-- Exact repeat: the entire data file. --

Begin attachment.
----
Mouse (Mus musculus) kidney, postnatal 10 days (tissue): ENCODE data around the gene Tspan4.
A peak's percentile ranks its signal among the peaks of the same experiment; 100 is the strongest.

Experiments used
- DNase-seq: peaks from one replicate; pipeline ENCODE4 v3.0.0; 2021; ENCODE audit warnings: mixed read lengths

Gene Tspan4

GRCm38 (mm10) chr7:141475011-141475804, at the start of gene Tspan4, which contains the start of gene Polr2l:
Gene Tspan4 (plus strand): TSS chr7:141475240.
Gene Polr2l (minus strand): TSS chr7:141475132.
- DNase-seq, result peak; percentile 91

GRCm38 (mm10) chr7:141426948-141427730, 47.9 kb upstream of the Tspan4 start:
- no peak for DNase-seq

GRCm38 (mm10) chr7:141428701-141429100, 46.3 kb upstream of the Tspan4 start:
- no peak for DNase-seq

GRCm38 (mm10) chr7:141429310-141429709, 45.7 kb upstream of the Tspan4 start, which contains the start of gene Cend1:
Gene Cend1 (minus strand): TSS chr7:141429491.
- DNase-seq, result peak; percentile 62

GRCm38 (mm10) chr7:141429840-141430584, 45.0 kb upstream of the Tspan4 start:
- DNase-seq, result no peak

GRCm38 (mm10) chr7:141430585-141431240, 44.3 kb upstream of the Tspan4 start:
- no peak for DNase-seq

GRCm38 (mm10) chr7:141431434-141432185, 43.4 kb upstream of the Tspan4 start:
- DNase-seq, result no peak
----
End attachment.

Mouse (Mus musculus) kidney, postnatal 10 days (tissue): ENCODE data around the gene Tspan4.
A peak's percentile ranks its signal among the peaks of the same experiment; 100 is the strongest.

Experiments used
- DNase-seq: peaks from one replicate; pipeline ENCODE4 v3.0.0; 2021; ENCODE audit warnings: mixed read lengths

Gene Tspan4

GRCm38 (mm10) chr7:141475011-141475804, at the start of gene Tspan4, which contains the start of gene Polr2l:
Gene Tspan4 (plus strand): TSS chr7:141475240.
Gene Polr2l (minus strand): TSS chr7:141475132.
- DNase-seq, result peak; percentile 91

GRCm38 (mm10) chr7:141426948-141427730, 47.9 kb upstream of the Tspan4 start:
- no peak for DNase-seq

GRCm38 (mm10) chr7:141428701-141429100, 46.3 kb upstream of the Tspan4 start:
- no peak for DNase-seq

GRCm38 (mm10) chr7:141429310-141429709, 45.7 kb upstream of the Tspan4 start, which contains the start of gene Cend1:
Gene Cend1 (minus strand): TSS chr7:141429491.
- DNase-seq, result peak; percentile 62

GRCm38 (mm10) chr7:141429840-141430584, 45.0 kb upstream of the Tspan4 start:
- DNase-seq, result no peak

GRCm38 (mm10) chr7:141430585-141431240, 44.3 kb upstream of the Tspan4 start:
- no peak for DNase-seq

GRCm38 (mm10) chr7:141431434-141432185, 43.4 kb upstream of the Tspan4 start:
- DNase-seq, result no peak